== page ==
Installing Multiple Monitors

Windows 98/Me and Windows 2000/XP include a video display feature that Macintosh systems have had for years: the capability to use multiple monitors on one system. Windows 98/Me support up to nine monitors (and video adapters), each of which can provide a different view of the desktop.

Windows 2000 and Windows XP support up to ten monitors and video adapters. When you configure a Windows 98/Me or Windows 2000/XP system to use multiple monitors, the operating system creates a virtual desktop—that is, a display that exists in video memory that can be larger than the image actually displayed on a single monitor.

You use the multiple monitors to display various portions of the virtual desktop, enabling you to place the windows for different applications on separate monitors and move them around at will. Unless you use multiple-head video cards, each monitor you connect to the system requires its own video adapter.

So, unless you have nine bus slots free, the prospects of seeing a nine-screen Windows display are slim, for now. However, even two monitors can be a boon to computing productivity. On a multimonitor Windows 98/Me system, one display is always considered to be the primary display.

The primary display can use any PCI or AGP VGA video adapter that uses a Windows 98/Me minidriver with a linear frame buffer and a packed (nonplanar) format, meaning that most of the brand-name adapters sold today are eligible. Additional monitors are called secondaries and are much more limited in their hardware support.

To install support for multiple monitors, be sure you have only one adapter installed first; then reboot the system, and install each additional adapter one at a time. For more information about multiple-monitor support for Windows 98/Me, including a list of supported adapters, see the Microsoft Knowledge Base article #Q182708.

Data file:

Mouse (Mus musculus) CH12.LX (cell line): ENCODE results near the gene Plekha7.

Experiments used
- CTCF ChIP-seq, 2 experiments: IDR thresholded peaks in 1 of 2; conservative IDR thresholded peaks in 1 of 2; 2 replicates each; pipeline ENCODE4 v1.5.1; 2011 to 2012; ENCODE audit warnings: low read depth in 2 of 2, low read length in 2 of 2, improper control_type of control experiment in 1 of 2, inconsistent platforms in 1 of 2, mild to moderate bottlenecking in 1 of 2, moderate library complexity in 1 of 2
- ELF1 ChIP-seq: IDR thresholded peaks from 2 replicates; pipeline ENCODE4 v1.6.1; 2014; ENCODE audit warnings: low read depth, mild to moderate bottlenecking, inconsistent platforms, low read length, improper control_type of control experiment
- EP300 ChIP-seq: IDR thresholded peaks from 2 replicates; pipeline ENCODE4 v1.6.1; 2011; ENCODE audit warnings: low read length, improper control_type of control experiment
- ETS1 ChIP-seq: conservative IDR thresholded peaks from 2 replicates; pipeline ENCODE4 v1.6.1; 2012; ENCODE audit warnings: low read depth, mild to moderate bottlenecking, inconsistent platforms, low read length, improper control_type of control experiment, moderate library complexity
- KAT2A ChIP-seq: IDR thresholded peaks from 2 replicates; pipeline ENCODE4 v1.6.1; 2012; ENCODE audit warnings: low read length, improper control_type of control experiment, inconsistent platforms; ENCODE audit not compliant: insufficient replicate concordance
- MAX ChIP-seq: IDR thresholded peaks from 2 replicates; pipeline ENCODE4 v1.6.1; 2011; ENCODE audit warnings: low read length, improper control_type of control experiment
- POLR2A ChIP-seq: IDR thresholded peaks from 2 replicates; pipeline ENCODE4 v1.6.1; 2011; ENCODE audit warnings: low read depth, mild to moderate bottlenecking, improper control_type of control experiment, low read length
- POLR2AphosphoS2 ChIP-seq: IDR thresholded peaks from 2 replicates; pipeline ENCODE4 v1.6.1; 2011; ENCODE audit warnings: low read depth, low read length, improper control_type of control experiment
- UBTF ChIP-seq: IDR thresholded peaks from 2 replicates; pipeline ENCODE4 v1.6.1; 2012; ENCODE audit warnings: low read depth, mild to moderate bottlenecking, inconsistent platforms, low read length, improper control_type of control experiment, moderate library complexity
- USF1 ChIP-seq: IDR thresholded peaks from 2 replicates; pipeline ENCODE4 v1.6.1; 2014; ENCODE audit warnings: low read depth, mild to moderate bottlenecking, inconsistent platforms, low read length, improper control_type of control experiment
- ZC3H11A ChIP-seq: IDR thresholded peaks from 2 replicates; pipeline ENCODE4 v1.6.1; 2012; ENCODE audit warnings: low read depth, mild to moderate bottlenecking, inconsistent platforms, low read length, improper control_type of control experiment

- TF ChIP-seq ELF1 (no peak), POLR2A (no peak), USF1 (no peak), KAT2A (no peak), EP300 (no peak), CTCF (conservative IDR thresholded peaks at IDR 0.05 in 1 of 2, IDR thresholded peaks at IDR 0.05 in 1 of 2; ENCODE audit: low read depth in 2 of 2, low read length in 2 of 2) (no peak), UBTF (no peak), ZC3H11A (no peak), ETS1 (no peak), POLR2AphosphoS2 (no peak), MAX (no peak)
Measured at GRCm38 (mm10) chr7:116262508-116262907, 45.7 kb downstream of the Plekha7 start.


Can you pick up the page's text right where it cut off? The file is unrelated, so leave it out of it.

It's important that the computer correctly identifies which one of the video adapters is the primary one. This is a function of the system BIOS, and if the BIOS on your computer does not let you select which device should be the primary VGA display, it decides based on the order of the PCI slots in the machine.

You should, therefore, install the primary adapter in the highest-priority PCI slot. In some cases, an AGP adapter might be considered secondary to a PCI adapter. Depending on the BIOS used by your system, you might need to check in various places for the option to select the primary VGA display.

For example, the Award BIOS used by the ASUS A7V133 motherboard for Socket A processors lists this option, which it calls Primary VGA BIOS, in the Boot menu. In contrast, the Phoenix BIOS used by the Intel DB815-EEA motherboard lists this option, which it calls Default Primary Video Adapter, in the Video Configuration menu.

After the hardware is in place, you can configure the display for each monitor from the Display control panel's Settings page. The primary display is always fixed in the upper-left corner of the virtual desktop, but you can move the secondary displays to view any area of the desktop you like.

You can also set the screen resolution and color depth for each display individually. For more information about configuring multiple-monitor support in Windows 98/Me, see Microsoft Knowledge Base article #Q179602. The multiple-monitor support included with Windows 2000 and Windows XP is somewhat different from that of Windows 98/Me.